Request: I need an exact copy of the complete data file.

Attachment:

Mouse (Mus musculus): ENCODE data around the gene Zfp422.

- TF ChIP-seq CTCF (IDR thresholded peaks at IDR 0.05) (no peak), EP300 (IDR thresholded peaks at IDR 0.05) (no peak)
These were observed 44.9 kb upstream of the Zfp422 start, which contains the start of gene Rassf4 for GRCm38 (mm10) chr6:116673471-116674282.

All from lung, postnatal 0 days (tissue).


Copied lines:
Mouse (Mus musculus): ENCODE data around the gene Zfp422.

- TF ChIP-seq CTCF (IDR thresholded peaks at IDR 0.05) (no peak), EP300 (IDR thresholded peaks at IDR 0.05) (no peak)
These were observed 44.9 kb upstream of the Zfp422 start, which contains the start of gene Rassf4 for GRCm38 (mm10) chr6:116673471-116674282.

All from lung, postnatal 0 days (tissue).